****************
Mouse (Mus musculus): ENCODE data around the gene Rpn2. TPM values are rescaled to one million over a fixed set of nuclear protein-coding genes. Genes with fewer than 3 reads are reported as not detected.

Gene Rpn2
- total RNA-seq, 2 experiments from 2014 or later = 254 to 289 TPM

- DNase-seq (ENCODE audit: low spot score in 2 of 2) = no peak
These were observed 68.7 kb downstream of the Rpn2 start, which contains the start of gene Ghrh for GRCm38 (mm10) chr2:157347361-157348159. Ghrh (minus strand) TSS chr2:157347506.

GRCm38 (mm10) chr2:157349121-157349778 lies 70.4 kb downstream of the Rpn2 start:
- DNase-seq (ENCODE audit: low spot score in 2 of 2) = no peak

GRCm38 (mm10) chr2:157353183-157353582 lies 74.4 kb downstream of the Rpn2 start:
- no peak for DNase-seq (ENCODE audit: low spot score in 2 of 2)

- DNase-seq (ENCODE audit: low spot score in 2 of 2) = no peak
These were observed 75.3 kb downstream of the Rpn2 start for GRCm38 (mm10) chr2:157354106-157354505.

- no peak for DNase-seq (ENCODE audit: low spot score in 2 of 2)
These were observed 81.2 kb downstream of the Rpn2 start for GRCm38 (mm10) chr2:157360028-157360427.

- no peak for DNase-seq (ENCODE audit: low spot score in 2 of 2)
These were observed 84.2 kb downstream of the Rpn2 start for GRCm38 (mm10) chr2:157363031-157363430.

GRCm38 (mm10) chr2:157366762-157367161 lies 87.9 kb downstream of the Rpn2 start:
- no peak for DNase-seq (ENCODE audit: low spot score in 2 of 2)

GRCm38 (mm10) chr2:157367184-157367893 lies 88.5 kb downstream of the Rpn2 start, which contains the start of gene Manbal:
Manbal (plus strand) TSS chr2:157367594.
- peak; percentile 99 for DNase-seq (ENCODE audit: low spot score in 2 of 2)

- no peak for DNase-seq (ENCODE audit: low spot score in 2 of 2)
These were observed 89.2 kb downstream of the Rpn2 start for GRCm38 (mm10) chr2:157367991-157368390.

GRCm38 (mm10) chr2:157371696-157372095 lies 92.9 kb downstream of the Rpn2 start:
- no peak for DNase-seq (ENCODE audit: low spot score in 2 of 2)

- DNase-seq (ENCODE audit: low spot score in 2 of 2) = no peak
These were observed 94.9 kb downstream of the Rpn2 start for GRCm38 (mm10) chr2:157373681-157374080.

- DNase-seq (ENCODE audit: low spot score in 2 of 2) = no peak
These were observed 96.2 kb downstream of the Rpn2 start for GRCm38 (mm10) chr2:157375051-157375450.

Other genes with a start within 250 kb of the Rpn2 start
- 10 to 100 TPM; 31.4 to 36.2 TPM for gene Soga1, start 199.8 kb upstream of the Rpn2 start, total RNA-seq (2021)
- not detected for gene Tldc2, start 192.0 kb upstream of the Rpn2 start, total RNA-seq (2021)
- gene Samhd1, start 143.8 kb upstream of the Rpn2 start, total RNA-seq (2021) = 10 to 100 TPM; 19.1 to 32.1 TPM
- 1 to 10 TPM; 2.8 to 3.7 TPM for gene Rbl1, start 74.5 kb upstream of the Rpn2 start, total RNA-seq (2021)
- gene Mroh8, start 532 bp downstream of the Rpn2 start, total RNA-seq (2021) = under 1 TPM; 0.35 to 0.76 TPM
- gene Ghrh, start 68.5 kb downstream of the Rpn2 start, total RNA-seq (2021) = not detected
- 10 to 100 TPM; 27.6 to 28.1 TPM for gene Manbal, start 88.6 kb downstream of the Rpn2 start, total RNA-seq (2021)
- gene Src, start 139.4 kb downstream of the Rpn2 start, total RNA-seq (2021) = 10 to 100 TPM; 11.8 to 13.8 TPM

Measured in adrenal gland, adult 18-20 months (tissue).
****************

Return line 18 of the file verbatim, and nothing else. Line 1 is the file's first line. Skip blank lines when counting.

GRCm38 (mm10) chr2:157367184-157367893 lies 88.5 kb downstream of the Rpn2 start, which contains the start of gene Manbal: